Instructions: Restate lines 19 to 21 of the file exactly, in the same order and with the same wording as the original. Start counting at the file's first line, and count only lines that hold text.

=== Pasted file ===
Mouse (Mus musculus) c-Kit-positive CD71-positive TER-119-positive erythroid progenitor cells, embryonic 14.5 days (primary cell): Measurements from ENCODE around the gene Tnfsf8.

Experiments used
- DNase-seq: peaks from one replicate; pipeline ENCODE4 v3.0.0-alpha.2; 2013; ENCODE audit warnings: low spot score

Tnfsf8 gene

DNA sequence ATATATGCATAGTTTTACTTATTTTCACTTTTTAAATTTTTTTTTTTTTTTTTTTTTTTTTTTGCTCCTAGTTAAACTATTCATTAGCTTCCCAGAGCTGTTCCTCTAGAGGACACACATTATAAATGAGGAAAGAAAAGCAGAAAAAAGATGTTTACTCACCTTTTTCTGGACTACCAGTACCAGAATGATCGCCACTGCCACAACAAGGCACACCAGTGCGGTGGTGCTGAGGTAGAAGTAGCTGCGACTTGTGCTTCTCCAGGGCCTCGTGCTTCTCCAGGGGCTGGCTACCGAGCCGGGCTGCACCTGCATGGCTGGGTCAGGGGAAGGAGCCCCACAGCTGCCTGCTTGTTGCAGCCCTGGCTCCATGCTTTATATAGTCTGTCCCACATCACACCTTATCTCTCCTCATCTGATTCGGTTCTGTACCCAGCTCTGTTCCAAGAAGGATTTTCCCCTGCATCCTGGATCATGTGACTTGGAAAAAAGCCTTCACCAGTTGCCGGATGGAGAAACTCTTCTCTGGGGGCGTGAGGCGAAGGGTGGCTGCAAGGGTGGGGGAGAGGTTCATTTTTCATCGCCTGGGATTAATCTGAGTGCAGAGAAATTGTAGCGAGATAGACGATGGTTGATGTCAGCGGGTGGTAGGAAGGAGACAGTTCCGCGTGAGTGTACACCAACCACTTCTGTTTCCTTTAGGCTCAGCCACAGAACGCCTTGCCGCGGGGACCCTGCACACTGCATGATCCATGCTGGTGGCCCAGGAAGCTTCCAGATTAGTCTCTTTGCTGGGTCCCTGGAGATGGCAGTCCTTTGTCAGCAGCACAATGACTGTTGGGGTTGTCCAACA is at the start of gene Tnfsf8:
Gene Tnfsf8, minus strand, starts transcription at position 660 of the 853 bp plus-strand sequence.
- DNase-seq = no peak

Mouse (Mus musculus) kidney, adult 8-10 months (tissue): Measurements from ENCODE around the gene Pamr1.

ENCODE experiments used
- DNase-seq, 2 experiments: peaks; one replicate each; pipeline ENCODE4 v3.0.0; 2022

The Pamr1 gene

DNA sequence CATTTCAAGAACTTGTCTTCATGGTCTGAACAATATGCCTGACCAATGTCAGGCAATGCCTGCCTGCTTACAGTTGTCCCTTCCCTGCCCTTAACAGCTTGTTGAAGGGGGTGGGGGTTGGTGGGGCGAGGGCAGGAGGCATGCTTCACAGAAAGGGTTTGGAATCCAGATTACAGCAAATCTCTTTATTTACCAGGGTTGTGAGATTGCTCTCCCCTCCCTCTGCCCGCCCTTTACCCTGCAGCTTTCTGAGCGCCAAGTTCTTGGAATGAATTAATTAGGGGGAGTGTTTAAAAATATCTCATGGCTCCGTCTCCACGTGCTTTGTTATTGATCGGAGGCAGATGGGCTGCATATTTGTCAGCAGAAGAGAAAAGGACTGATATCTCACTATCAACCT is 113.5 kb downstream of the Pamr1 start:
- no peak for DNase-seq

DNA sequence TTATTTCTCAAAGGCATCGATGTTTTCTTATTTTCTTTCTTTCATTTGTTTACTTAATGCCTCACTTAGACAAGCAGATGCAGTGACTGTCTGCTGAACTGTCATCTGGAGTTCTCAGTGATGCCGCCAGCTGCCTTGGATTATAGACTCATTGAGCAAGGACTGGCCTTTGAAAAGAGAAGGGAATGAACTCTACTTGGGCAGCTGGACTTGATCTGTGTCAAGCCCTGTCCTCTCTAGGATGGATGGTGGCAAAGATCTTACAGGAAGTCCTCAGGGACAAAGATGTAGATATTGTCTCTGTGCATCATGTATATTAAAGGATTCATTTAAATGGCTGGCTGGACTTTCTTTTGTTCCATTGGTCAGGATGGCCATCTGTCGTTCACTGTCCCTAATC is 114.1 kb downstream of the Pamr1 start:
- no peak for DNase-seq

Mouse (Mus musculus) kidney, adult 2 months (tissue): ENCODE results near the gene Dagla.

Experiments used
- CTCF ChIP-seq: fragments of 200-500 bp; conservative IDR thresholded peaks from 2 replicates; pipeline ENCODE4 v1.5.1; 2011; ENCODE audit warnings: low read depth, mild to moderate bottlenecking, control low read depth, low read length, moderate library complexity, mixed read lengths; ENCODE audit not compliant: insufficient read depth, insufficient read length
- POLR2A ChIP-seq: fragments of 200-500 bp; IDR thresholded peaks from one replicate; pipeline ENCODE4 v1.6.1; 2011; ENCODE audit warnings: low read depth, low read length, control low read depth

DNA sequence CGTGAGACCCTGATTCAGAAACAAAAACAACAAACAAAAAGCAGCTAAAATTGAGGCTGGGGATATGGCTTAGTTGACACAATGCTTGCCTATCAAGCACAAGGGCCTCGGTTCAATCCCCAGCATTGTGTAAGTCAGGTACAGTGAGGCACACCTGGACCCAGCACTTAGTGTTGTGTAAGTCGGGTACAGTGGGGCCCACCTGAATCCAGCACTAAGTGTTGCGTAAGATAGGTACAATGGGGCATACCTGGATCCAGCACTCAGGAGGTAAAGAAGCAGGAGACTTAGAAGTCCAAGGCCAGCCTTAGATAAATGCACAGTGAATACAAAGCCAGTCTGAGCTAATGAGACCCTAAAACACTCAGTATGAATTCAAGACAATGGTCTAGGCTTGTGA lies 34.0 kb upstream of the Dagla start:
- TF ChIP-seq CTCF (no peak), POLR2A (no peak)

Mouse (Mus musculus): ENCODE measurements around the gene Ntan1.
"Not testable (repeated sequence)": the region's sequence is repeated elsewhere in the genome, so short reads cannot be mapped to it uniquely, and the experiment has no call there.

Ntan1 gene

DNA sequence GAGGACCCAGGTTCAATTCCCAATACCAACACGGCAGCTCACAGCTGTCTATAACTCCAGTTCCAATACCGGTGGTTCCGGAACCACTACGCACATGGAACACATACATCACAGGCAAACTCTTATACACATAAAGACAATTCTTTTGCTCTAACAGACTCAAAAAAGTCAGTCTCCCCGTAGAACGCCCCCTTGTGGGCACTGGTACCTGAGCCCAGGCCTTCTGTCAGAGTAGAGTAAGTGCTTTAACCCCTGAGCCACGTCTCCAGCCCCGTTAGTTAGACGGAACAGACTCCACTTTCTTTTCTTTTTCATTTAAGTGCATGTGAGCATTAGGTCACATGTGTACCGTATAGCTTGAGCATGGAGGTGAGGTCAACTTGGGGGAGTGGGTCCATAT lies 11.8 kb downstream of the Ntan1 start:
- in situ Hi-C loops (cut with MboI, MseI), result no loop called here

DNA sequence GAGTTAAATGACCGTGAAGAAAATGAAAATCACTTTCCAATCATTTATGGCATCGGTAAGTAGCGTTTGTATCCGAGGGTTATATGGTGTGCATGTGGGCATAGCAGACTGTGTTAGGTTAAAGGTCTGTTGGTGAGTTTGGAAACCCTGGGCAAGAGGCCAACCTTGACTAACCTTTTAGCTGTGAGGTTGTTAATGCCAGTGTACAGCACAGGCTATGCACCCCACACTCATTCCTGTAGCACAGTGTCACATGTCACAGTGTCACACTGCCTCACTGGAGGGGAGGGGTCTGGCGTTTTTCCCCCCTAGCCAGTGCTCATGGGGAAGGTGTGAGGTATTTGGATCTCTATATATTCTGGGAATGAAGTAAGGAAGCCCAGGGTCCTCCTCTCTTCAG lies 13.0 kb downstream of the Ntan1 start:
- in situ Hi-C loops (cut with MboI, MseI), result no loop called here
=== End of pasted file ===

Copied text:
- POLR2A ChIP-seq: fragments of 200-500 bp; IDR thresholded peaks from one replicate; pipeline ENCODE4 v1.6.1; 2011; ENCODE audit warnings: low read depth, low read length, control low read depth

DNA sequence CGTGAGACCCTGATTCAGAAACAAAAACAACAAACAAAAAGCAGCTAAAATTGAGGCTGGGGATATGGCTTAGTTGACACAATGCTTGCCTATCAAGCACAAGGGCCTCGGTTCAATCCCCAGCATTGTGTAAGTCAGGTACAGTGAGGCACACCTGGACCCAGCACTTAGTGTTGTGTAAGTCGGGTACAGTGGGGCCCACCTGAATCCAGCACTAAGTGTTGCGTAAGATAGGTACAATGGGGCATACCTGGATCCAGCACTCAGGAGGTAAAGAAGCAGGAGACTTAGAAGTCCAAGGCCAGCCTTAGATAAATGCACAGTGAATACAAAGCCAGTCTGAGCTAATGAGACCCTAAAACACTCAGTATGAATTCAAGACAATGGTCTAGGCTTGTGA lies 34.0 kb upstream of the Dagla start:
- TF ChIP-seq CTCF (no peak), POLR2A (no peak)